A theory in which is opposed to the Modernization model which was created largely as a response to it is the Dependency theory. Dependency theories developed in opposition to the optimistic claims of modernizationtheory which saw the less developed countries being able to catch up with the West. They stressed that Western societies had an interest in maintaining their advantaged position in relation to the LDCs and had the financial and technical wherewithal to do so. A variety of different accounts of the relationship between the advanced and less developed states evolved within the broad framework of dependency theory, ranging from the stagnationism and ‘surplus drain’ theory of Andre Gunder Frank (which predicted erroneously that the Third World would be unable to achieve significant levels ofindustrialization), to the more cautious pessimism of those who envisaged a measure of growth based on ‘associated dependent’ relations with the West.
The major contribution to dependency theory was undoubtedly that of Frank, a German economist of development who devised and popularized the phrase ‘the development of underdevelopment’, describing what he saw as the deformed and dependent economies of the peripheral states-in his terminology the ‘satellites’ of the more advanced ‘metropolises’. InCapitalism and Underdevelopment in Latin America(1969), he argued that the Third World was doomed to stagnation because the surplus it produced was appropriated by the advanced capitalist countries, through agencies such as transnational corporations. Frank himself insisted that growth could only be achieved by severing ties with capitalism and pursuing autocentric socialist development strategies.
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According to the dependency theory, the Global North exploits the Global South. One reason for this is that the south is highly dependent on the wealth of the north; therefore unable to advance themselves because of the vicious cycle that then ensues. An example of this vicious cycle can begin with a country being very poor and/or economically unstable. They then allow a multinational corporation to set up camp in one of their cities. This leads to many new jobs for this city, but the people are hired for very poor wages. Then the products that are produced get siphoned off by the Global North, in turn preventing that states “mass-consumption” abilities which is a generalized way that the south gets exploited by the north and the multinational corporation comes out making huge profits at the expense of desperate people just trying to survive and willing to work for pennies.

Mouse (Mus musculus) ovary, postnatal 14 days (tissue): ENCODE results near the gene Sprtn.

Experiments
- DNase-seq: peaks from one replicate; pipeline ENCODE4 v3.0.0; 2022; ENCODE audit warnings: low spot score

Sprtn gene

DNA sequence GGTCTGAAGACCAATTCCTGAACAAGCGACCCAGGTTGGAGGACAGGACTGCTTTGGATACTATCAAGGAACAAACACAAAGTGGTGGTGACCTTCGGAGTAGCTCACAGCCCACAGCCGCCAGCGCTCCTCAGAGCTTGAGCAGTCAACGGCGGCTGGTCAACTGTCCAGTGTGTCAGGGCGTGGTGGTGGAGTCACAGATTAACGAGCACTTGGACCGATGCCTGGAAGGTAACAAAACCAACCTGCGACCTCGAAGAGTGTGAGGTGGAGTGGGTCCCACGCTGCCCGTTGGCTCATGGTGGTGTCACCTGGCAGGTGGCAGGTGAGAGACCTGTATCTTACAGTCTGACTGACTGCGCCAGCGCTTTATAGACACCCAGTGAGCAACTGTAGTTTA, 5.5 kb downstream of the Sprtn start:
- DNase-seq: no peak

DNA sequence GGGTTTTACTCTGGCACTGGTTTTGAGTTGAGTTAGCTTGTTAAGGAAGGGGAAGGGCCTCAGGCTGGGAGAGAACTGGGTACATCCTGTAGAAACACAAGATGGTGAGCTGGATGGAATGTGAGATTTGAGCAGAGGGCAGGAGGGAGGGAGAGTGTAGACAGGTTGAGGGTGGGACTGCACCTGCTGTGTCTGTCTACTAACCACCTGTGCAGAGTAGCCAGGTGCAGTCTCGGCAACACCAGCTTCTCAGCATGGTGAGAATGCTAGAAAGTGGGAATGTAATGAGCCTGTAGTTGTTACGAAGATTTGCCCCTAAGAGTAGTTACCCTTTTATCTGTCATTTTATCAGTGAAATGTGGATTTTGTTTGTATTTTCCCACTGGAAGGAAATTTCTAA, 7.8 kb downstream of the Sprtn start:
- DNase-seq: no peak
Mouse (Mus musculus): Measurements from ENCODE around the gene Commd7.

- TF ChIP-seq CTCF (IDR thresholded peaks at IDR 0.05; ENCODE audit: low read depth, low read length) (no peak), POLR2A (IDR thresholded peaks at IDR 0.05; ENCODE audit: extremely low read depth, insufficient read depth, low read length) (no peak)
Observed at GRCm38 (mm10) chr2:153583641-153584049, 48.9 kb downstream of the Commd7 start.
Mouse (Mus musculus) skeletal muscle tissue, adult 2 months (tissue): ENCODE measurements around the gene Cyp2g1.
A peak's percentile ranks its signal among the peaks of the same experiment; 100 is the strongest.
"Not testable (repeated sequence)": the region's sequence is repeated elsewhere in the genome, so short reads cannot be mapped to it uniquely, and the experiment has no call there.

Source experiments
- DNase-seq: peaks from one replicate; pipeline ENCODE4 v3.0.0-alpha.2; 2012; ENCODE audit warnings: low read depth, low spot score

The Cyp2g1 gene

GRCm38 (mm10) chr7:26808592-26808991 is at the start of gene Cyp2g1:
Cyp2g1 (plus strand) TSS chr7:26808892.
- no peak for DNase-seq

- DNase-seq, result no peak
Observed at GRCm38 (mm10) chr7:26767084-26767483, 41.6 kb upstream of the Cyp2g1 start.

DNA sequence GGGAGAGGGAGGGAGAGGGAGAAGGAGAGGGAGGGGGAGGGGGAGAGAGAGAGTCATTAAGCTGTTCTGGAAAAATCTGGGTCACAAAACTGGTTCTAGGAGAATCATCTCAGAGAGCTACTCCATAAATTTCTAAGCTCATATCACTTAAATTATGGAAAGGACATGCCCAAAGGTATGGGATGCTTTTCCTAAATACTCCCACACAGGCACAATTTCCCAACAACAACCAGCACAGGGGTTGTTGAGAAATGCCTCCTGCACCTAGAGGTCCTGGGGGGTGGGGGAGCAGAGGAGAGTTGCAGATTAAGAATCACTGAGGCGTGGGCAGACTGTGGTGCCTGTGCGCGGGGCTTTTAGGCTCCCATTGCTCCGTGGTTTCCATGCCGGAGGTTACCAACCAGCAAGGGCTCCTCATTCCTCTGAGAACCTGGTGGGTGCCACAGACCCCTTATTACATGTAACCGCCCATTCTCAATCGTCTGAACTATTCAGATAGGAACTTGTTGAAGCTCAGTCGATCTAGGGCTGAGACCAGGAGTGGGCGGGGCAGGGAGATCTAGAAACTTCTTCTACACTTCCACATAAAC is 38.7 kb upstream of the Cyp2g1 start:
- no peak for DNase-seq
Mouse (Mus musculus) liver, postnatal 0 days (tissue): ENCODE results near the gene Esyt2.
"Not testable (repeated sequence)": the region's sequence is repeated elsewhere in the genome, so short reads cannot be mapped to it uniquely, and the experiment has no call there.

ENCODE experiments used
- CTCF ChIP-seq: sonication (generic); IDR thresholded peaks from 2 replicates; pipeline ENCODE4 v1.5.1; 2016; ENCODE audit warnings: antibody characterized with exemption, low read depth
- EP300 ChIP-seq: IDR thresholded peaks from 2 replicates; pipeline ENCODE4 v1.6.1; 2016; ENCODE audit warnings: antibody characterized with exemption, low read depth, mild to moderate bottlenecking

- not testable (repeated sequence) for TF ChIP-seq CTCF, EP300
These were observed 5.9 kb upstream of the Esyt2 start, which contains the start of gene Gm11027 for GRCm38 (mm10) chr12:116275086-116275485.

The depencde theory has several implications. First, Promotion of domestic industry and manufactured goods. By imposing subsidies to protect domestic industries, poor countries can be enabled to sell their own products rather than simply exporting raw materials. Second, Import limitations. By limiting the importation ofluxury goodsandmanufactured goodsthat can be produced within the country, the country can reduce its loss of capital and resources. Thrid, Forbidding foreign investment. Some governments took steps to keep foreign companies and individuals from owning or operating property that draws on the resources of the country.
In conclusion, both theories admit the leadership of western countries and their currently dominant position in the modern world, while undeveloped countries are characterized by socio-economic and political backwardness. At the same time, the two theories agree that the cooperation between western countries and developing countries is constantly growing and leads to their integration. However, it is necessary to underline that Modernization theory views such cooperation and integration as a conscious and voluntary act from the part of developing countries, for which modernization in the western style is the only way to overcome the existing backwardness, while supporters of Dependency theory argue that such cooperation and integration is imposed to developing countries by more advanced western countries, which simply attempt to benefit from their cooperation with developing countries and their westernization becomes a way of the establishment of control over and growing dependence of developing countries on developed ones. Regardless, the existing differences, both theories still raise a very important problem of relationships between developed and developing countries and the dominance of western countries and western civilization in the modern world.